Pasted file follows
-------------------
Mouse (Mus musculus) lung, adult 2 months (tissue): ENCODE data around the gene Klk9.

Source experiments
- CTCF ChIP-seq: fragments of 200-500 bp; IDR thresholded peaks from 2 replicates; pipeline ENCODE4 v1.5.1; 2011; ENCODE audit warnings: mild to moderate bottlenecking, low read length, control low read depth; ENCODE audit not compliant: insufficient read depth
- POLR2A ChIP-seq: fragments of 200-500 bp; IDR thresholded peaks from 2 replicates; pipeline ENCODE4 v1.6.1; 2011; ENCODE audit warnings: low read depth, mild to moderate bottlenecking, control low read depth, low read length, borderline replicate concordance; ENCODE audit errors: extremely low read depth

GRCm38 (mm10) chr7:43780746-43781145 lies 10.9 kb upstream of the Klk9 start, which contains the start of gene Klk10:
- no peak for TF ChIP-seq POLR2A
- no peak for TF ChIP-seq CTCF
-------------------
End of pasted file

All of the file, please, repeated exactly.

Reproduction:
Mouse (Mus musculus) lung, adult 2 months (tissue): ENCODE data around the gene Klk9.

Source experiments
- CTCF ChIP-seq: fragments of 200-500 bp; IDR thresholded peaks from 2 replicates; pipeline ENCODE4 v1.5.1; 2011; ENCODE audit warnings: mild to moderate bottlenecking, low read length, control low read depth; ENCODE audit not compliant: insufficient read depth
- POLR2A ChIP-seq: fragments of 200-500 bp; IDR thresholded peaks from 2 replicates; pipeline ENCODE4 v1.6.1; 2011; ENCODE audit warnings: low read depth, mild to moderate bottlenecking, control low read depth, low read length, borderline replicate concordance; ENCODE audit errors: extremely low read depth

GRCm38 (mm10) chr7:43780746-43781145 lies 10.9 kb upstream of the Klk9 start, which contains the start of gene Klk10:
- no peak for TF ChIP-seq POLR2A
- no peak for TF ChIP-seq CTCF